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Re: The Italian Autumn Classics (GP Beghelli)
« Reply #30 on: October 02, 2017, 08:36 »
One for the sprinters today...
or not ;). Lulu managed to take it with a late attack, and also a second, bigger group was only caught on the line



if anyone wants to watch, there's the complete re-live on PMG Sport's website
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    Tre Valli Varesine

    Tuesday, October 3rd

    The next race is tomorrow's 97th edition of the Tre Valli Varesini, the third and final race of the Trittico Lombardo. The parcours seems to be more or less the same as last year, with nine laps on the twisty and not too easy circuit from the 2008 World Championships in the end.


    ~pdf roadbook

    Usually it's a very open race where the winner either comes from a late attack or a small sprint

    YEAR 1st 2nd 3rd
    2016      *it COLBRELLI Sonny      *ru ULISSI Diego      *it GAVAZZI Francesco
    2015      *it NIBALI Vincenzo      *ru FIRSANOV Sergey      *it NIZZOLO Giacomo
    2014      *ch ALBASINI Michael      *it COLBRELLI Sonny      *it POZZATO Filippo
    2013      *hr DURASEK Kristijan      *it BONGIORNO Manuel      *ru KOLOBNEV Alexandr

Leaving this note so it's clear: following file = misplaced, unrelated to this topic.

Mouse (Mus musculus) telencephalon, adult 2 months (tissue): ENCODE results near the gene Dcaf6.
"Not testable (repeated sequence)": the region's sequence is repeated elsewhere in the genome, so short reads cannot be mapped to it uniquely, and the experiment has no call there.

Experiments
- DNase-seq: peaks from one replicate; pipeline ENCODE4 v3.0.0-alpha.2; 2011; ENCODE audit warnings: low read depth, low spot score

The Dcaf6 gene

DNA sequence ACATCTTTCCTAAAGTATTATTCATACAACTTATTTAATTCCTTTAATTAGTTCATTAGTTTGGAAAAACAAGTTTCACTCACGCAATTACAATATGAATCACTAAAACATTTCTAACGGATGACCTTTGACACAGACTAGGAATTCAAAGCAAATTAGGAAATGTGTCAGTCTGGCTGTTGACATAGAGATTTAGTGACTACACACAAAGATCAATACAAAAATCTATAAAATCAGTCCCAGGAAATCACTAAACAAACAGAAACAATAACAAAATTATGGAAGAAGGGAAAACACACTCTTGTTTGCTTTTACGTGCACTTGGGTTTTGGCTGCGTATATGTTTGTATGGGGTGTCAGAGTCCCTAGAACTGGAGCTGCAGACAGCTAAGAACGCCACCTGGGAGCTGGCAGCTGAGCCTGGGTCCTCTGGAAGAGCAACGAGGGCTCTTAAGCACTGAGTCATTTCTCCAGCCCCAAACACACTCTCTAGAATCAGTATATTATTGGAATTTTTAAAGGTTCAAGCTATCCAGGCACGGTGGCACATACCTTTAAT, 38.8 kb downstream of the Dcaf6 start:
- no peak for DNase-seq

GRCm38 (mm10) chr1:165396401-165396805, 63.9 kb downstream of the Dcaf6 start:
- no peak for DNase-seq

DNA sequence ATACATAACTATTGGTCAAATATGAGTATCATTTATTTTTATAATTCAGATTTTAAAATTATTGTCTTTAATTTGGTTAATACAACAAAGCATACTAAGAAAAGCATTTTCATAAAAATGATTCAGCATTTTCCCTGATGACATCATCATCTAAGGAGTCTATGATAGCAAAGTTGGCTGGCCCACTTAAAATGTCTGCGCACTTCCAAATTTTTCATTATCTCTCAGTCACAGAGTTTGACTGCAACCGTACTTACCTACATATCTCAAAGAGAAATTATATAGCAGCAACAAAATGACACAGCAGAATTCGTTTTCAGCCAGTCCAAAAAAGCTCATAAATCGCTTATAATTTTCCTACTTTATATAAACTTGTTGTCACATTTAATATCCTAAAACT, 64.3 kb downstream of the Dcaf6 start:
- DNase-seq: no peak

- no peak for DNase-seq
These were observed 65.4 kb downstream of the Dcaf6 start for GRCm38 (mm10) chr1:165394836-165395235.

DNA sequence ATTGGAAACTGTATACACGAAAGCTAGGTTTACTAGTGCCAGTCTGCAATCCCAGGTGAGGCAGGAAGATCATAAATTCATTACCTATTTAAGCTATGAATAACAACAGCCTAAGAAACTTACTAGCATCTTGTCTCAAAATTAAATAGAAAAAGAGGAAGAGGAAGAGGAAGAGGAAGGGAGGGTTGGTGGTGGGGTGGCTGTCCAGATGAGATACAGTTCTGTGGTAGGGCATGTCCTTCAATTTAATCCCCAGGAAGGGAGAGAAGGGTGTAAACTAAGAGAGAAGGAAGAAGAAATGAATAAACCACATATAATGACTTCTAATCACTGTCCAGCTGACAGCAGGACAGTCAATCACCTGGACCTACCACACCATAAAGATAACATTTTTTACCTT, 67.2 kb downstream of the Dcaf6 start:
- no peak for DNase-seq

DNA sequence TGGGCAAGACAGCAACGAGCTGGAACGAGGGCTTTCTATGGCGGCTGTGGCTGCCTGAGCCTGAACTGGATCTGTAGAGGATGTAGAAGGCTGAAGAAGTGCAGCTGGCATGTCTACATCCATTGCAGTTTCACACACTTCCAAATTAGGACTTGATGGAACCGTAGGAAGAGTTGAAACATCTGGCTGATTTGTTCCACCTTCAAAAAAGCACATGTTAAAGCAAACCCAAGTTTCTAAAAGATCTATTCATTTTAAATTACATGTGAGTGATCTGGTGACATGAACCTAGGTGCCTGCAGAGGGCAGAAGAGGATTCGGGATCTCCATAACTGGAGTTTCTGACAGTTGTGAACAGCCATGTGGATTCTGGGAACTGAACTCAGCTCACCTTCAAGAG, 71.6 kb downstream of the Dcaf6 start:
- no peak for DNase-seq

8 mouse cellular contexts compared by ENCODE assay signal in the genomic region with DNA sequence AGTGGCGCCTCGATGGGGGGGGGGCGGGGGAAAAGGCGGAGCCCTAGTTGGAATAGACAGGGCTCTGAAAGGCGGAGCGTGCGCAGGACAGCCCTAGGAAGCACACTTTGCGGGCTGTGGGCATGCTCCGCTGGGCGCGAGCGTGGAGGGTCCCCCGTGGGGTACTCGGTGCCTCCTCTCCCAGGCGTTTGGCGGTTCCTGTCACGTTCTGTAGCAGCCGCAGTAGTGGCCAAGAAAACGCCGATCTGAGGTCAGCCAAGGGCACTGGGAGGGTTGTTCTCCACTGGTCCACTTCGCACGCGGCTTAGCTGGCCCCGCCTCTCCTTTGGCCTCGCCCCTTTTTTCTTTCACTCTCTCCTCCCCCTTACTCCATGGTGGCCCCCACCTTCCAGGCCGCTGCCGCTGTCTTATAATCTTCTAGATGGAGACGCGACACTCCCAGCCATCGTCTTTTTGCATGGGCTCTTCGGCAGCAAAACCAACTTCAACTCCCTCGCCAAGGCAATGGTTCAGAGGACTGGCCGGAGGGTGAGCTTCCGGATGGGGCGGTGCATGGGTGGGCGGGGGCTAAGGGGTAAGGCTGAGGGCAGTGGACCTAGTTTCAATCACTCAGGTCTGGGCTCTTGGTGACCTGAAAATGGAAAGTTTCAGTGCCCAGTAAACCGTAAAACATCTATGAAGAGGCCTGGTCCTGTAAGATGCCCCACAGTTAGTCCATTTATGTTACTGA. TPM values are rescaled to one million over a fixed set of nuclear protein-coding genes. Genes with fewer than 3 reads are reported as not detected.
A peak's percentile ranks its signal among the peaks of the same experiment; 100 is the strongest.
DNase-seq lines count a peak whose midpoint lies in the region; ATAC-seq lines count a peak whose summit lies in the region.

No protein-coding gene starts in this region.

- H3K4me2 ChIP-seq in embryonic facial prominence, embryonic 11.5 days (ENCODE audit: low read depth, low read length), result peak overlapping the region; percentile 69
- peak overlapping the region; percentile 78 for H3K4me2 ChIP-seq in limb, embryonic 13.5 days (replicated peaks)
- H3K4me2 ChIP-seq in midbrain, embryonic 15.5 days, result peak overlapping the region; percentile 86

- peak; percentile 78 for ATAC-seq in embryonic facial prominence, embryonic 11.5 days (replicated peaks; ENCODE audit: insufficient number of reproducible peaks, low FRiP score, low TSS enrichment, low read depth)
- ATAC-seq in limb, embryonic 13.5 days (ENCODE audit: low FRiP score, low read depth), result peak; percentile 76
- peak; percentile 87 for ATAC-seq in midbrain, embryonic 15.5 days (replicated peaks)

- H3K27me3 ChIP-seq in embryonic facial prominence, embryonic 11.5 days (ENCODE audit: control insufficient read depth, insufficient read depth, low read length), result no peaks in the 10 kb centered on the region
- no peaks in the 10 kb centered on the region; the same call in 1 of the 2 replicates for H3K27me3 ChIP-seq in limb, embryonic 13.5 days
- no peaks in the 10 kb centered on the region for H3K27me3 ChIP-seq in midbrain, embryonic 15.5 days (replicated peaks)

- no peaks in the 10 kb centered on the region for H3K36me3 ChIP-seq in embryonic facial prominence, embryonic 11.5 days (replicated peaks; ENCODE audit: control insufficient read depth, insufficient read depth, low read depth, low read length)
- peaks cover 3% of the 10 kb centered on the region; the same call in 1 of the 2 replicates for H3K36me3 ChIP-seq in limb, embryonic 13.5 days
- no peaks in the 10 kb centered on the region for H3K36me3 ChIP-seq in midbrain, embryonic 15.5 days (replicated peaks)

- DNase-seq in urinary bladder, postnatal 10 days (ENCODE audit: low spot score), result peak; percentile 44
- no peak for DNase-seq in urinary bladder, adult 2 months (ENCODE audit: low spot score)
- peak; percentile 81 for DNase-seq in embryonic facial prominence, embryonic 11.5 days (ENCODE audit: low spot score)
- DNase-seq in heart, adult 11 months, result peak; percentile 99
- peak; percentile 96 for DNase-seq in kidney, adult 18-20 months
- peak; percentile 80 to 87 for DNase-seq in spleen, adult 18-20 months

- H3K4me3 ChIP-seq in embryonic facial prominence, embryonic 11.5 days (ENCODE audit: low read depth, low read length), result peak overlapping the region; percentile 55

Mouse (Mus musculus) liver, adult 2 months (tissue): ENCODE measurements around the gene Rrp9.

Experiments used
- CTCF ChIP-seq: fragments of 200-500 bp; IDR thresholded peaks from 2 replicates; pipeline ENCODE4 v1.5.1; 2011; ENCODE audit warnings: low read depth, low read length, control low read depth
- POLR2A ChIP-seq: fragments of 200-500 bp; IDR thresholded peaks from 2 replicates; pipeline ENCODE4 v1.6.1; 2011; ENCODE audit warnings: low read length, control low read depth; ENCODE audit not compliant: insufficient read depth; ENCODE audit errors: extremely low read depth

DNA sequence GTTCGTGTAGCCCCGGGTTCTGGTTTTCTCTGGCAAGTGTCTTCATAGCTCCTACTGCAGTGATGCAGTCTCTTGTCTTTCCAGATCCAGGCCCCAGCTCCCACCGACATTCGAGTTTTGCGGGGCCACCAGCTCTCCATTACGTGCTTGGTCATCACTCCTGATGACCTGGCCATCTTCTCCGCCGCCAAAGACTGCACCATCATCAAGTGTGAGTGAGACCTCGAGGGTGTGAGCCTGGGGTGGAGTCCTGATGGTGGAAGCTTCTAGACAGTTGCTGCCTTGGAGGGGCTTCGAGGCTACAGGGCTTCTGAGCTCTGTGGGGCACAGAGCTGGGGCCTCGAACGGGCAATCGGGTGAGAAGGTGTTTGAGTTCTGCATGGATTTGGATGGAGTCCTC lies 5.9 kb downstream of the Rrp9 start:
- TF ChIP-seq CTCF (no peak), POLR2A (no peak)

2012      *ca VEILLEUX David      *it PALINI Andrea      *it DI LUCA Danilo

    There seems to be no provisional start list available yet, but the list of participating teams looks really good:
    • #fdj FDJ
    • #sky Team Sky
    • #astana Astana Pro Team
    • #bora BORA - hansgrohe
    • #trek Trek - Segafredo
    • #dimension Dimension Data
    • #movistar Movistar Team
    • #ag2r AG2R La Mondiale
    • #uae UAE Team Emirates
    • #cannondale Cannondale-Drapac Pro Cycling Team
    • #orica ORICA-Scott
    • #bahrain Bahrain Merida Pro Cycling Team
    • #sunweb Team Sunweb
    • #androni Androni - Sidermec - Bottecchia
    • #bardiani Bardiani - CSF
    • #wilier Wilier Triestina - Selle Italia
    • #fantini Nippo - Vini Fantini
    • #cajarural Caja Rural - Seguros RGA
    • #academy Israel Cycling Academy
    • #gazprom Gazprom-RusVelo
    • #sangemini Sangemini - MG.Kvis
    • #unieuro Unieuro Trevigiani - Hemus 1896
    • #damico d'Amico - Utensilnord
    • #amore Amore & Vita - Selle SMP presented by FONDRIEST
    Same as last year, the race will be live on Rai 3, Eurosport, and others
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    the Italian Cycling Federation lists Sonny Colbrelli as the winner of the Trittico Lombardo in 2016, so although there is basically no information given, it seems like there's still an overall classification for the the two Coppas and Tre Valli, although there are over two weeks between them now.